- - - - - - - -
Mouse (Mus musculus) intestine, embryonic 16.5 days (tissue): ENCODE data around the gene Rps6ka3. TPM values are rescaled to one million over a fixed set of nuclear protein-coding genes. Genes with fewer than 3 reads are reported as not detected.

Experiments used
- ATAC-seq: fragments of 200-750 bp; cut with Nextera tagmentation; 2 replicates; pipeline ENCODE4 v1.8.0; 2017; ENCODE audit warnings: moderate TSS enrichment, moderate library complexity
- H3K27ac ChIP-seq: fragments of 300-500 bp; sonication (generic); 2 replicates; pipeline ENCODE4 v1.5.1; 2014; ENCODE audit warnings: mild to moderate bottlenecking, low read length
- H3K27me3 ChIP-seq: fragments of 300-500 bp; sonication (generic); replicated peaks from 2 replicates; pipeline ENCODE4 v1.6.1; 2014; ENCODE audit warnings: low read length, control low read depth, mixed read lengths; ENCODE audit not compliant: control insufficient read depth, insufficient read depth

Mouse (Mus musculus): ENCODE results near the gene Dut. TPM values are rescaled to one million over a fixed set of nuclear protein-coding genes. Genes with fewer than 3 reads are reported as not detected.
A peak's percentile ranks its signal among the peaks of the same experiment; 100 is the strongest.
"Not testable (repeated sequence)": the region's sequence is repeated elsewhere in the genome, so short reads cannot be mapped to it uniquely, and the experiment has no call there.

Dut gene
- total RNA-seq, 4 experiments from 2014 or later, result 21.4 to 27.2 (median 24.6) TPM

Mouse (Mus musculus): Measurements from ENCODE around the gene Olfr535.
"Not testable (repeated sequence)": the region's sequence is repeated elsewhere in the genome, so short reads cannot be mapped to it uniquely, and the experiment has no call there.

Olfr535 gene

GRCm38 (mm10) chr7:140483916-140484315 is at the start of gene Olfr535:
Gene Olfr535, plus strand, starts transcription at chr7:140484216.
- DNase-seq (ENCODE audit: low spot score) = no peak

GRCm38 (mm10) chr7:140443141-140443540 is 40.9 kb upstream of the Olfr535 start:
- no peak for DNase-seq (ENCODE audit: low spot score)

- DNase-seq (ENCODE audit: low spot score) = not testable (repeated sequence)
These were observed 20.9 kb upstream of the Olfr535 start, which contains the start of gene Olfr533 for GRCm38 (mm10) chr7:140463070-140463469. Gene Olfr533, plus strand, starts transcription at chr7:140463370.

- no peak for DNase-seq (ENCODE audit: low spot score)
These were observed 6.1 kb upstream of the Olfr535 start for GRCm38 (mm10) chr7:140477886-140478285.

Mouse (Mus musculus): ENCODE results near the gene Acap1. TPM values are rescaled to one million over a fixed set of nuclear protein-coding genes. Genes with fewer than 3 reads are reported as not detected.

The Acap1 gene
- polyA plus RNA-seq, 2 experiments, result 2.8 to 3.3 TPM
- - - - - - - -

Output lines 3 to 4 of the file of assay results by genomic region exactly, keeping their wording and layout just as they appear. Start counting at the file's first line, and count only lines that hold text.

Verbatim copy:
- ATAC-seq: fragments of 200-750 bp; cut with Nextera tagmentation; 2 replicates; pipeline ENCODE4 v1.8.0; 2017; ENCODE audit warnings: moderate TSS enrichment, moderate library complexity
- H3K27ac ChIP-seq: fragments of 300-500 bp; sonication (generic); 2 replicates; pipeline ENCODE4 v1.5.1; 2014; ENCODE audit warnings: mild to moderate bottlenecking, low read length